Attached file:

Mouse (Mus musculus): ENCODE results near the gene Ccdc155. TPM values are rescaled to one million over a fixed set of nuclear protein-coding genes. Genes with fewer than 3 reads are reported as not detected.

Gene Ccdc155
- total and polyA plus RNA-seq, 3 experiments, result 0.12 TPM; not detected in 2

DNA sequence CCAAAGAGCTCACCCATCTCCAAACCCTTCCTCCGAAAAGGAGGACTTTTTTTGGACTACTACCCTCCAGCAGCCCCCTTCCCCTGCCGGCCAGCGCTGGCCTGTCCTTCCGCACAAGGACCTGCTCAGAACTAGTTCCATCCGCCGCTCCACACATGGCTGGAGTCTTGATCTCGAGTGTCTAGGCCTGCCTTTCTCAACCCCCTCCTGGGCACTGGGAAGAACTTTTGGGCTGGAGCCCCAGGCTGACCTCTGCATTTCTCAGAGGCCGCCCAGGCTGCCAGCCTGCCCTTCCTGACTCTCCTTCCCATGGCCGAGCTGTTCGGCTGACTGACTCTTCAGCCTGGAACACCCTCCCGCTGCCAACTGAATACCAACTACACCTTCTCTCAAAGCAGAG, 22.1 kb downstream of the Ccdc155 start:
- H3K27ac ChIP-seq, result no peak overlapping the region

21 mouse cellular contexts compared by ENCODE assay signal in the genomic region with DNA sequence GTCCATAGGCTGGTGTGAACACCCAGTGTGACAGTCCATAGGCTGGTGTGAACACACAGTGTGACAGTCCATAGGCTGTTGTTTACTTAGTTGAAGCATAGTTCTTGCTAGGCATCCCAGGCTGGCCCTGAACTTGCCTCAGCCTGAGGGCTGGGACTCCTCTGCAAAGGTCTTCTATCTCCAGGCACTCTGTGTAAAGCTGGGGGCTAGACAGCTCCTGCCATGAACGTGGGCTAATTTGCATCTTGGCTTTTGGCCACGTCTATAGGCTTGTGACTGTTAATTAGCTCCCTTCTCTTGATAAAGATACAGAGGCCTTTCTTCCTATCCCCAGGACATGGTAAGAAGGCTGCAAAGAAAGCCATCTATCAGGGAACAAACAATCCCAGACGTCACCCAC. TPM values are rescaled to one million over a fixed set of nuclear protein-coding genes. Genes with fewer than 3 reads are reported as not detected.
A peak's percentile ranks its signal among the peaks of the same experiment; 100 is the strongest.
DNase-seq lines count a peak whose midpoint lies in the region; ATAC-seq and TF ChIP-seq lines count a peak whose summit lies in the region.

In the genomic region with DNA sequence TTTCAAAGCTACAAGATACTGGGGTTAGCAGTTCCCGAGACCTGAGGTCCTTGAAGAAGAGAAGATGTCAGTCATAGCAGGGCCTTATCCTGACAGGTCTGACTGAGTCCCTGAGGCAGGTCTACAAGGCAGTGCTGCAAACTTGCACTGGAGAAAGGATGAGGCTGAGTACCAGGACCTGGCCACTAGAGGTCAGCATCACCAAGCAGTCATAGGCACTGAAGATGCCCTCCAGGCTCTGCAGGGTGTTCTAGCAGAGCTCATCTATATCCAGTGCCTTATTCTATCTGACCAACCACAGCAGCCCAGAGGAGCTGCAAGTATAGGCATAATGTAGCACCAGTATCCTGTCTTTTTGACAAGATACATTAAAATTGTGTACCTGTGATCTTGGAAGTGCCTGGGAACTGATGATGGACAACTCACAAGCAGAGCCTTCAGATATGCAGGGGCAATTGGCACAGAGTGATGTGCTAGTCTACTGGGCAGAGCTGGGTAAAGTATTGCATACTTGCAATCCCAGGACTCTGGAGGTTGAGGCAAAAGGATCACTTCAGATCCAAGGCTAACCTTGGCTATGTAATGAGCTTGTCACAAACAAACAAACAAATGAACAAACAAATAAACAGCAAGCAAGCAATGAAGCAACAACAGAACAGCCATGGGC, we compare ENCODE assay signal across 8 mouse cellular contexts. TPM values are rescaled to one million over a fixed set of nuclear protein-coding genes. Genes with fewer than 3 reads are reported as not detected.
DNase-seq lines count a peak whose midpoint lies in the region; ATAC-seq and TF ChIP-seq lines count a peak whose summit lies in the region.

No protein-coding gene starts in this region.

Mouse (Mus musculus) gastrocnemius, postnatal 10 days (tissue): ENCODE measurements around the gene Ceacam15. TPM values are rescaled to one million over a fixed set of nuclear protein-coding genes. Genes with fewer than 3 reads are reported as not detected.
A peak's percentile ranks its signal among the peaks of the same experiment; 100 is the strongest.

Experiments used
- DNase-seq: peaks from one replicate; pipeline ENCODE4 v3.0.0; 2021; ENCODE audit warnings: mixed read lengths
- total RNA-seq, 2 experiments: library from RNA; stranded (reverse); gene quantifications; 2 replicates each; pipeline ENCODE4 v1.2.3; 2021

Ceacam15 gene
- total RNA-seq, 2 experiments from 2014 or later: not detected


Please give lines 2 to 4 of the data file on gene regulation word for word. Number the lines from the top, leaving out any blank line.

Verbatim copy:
Gene Ccdc155
- total and polyA plus RNA-seq, 3 experiments, result 0.12 TPM; not detected in 2

DNA sequence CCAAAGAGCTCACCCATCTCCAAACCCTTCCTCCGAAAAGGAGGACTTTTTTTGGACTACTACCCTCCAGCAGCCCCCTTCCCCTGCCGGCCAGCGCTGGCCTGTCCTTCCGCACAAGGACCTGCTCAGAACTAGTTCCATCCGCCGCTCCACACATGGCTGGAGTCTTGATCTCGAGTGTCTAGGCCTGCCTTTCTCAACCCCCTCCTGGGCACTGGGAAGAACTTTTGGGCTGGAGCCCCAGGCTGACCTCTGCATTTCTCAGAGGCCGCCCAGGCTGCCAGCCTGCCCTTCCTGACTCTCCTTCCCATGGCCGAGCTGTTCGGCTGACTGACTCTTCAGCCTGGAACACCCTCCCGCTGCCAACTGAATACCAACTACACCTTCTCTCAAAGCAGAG, 22.1 kb downstream of the Ccdc155 start: